11 HOOK THE READER If possible, try a colour introduction that illustrates a fact, rather than just stating the fact. Find a person/family/scene/human interest story to illustrate the dilemma/phenomenon about which you're writing. If you are writing about women starting to have children in their 40s, introduce us to one such woman, rather than just stating that "20 per cent of women giving birth to their first child are now aged 40 and above.

12 COLOUR INTROS MUST BE RELEVANT Make sure the colour introduction does illustrate the rest of the story. It must provide a relevant lead. A colour intro must function as a guide to the story. It is not enough, just being colourful. Don't forget your introduction. If we meet Julia, aged 41, having her first baby in the introduction, it will be unsatisfactory if we never encounter her again. The reader will want to know what happened later, soplan on saving some material/quotes from/about her for the conclusion. It is easy to fall in love with some scene or incident that is interesting but IS NOT strictly relevant to the rest of the story. A colour intro is a good way to hook in the reader, but don't push it too far.

13 NUTGRAF / OUTLINE YOUR STORY A colour intro should not be more than one or two paragraphs. Then you must outline the substantial point of your story. This second section should contain a concise diagnosis of the phenomenon you want to describe. IT should provide context, taking us from the colour intro to the wider phenomenon. It should tell the reader why your story is important. When you refer to the book Digging Deeper, this is referred to as the NUTGRAF. See page 188. SEE BOOK HANDOUT: DIGGING DEEPER

14 PRECISE, SOURCED FACTS The NUTGRAF must be accompanied by relevant facts, figures and percentages. These must be sourced, eg: UN or the WHO. This is hard fact: Nothing here should be vague, unsourced, without context or imprecise. Don't say: 100,000 people have lost jobs in the country recently. Do say: According to Zagrebs Chamber of Commerce, in its figures for 2009, 100,000 people lost their jobs over the past 12 months, mostly in mining and transport sectors. As a result, the total jobless figure at the start of 2010 stood at 350,000, which is nine per cent of the working age population."

15 KEEP TITLES SHORT Long titles take up valuable space. Don't waste words by writing out professional and political titles in full. No need to say "John Smith, State Secretary for Economy, Exports, Imports, Businesses and Trade," just say "John Smith, the economy minister" – that's four words instead of 12. Avoid the title president unless it is the head of state or someone occupying a similarly grand function, i.e. "president of the supreme court". Use director, manager, head, chief, chair, chairman. So, instead of "president of the executive board of Glaxo chemicals", say "head of Glaxo chemicals". Don't call people doctor unless they are medical doctors. Use editor, not editor–in–chief, etc.

16 GET YOUR FACTS RIGHT Check all your facts, and source them when it is relevant to do so. This applies to facts that are little known, controversial, disputed. If it ever looks like you are being careless or evasive with your facts, it will destroy your authority as a journalist and demolish your story. Some statistics, such as unemployment statistics, need to be sourced, but only briefly. This is because they are not normally controversial; we just want to know where you got the figures. i.e., say, the chamber of commerce, the ministry for employment, etc. Give detailed sources for more complex, controversial or debatable facts.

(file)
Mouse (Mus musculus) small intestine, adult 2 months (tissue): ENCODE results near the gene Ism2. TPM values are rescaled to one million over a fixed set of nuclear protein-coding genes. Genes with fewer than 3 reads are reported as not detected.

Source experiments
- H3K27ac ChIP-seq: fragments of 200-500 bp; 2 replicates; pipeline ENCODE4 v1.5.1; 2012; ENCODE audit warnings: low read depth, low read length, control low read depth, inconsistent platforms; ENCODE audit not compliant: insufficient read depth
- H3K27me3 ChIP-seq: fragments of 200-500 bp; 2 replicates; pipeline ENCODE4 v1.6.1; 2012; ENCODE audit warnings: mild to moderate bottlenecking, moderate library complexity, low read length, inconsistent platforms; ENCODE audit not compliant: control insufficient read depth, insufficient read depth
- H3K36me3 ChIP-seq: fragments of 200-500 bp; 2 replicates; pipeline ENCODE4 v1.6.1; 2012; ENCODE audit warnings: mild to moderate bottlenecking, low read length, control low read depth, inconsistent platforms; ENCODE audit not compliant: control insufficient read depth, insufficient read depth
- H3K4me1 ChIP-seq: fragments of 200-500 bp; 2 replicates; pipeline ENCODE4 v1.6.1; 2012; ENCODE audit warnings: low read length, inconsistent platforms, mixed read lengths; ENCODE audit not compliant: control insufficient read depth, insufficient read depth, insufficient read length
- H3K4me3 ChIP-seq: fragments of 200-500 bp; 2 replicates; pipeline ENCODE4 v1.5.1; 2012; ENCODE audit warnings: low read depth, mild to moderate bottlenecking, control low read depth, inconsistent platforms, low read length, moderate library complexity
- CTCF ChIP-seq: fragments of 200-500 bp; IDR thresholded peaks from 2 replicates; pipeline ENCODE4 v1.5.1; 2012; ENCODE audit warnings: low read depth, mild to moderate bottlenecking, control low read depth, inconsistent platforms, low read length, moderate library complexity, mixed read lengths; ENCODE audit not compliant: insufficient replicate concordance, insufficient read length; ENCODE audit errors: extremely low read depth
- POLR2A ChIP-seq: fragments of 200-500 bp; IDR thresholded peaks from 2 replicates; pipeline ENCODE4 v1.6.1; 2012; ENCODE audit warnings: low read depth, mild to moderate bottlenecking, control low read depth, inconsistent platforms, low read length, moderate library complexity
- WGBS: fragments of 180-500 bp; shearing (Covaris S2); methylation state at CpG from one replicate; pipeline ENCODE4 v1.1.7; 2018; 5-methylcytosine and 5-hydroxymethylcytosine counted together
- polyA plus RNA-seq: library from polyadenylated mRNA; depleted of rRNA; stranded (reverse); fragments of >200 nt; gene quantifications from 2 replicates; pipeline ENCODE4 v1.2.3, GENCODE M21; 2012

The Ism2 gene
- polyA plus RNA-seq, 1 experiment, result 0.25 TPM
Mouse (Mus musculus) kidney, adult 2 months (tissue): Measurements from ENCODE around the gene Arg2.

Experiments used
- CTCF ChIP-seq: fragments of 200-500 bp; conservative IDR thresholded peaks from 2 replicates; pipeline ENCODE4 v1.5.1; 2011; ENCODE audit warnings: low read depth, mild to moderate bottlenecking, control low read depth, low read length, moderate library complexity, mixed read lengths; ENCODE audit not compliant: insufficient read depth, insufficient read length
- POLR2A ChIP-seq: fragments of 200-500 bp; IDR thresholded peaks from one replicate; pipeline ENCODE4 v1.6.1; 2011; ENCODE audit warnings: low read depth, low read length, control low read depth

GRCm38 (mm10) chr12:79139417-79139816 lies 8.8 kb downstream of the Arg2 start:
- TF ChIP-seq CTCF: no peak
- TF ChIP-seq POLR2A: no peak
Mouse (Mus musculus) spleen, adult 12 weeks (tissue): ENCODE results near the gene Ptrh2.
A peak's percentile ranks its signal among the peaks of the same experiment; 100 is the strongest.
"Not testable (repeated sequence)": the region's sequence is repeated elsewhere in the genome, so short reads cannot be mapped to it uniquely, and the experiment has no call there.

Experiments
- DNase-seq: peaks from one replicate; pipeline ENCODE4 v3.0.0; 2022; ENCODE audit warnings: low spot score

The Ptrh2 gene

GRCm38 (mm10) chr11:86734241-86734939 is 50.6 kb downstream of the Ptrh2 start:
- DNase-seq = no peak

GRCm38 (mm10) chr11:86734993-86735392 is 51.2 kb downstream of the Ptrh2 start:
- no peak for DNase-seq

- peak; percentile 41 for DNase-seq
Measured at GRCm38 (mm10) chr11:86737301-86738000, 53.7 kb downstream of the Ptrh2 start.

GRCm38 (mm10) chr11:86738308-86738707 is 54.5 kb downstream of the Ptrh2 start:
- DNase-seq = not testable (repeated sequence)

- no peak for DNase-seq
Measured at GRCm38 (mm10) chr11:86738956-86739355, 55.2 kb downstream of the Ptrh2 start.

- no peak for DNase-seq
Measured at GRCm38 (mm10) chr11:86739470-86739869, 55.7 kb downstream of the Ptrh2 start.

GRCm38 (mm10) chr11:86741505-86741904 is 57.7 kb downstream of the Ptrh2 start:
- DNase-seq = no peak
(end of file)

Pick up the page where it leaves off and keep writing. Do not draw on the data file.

17 BE LIVELY, BUT APPROPRIATE Try to avoid sounding either like a European Union policy document, i.e. dry and official, On the other hand, avoid sensationalist, tabloid reporting. No triple dots ("I looked into her eyes... ") unless you have contracted an overly long quote, He was going barmy… I thought he was going to kill me. Use exclamation marks sparingly (He looked crazy!) No italics/ repetitions /capitals ("Someone is screaming... Someone is SCREAMING!")

18 GET THE TONE RIGHT No exaggerated comparisons; do not compare a badly run hospital or prison to a Nazi concentration camp. Do not suggest angry, unpleasant officials are like Hitler. Do not call people fascists unless they use that term for themselves. NO innuendos Do not patronize: Never refer to old women as granny, or refer to them by their first names as if they were children. The same goes for old men, peasants/rural people/ poor people, etc. Avoid clichés. Keep tears to a minimum.

19 DONT GET PERSONAL There is a sometimes a place for the author in his or her story. But it should be as discrete and neutral a place as possible – and not in the foreground. If the word I' appears in every paragraph, something is going wrong. The only exceptions for this are if you make yourself the subject of your own story. e.g., you dress up as a beggar to see how society reacts to the poor. Dont put your opinions in the story, you should only provide, in quotes, the views of others. Don't use quote marks without attributing them.

20 EMOTIVE, JUDGEMENTAL TERMS Do NOT use the terms terrorists, warlord, fundamentalist or freedom fighter/martyr unless in quotes Use precise descriptions, pro–Taliban fighters, anti–government fighters, rebel army fighters. How do they describe themselves? Avoid imprecise use of emotive words such as massacre; the deliberate killing of people known to be armed and defenceless. Are you sure? Could these people have died in battle? Who says? The word genocide cannot be used unless it is a recognised genocide. Rwandas 1984 genocide is recognised as such by the UN. Avoid demonising adjectives like cruel, brutal or barbaric as it means youve taken sides. These should be reserved for quotes, where not libellous. NEVER make an opinion or claim look like an established fact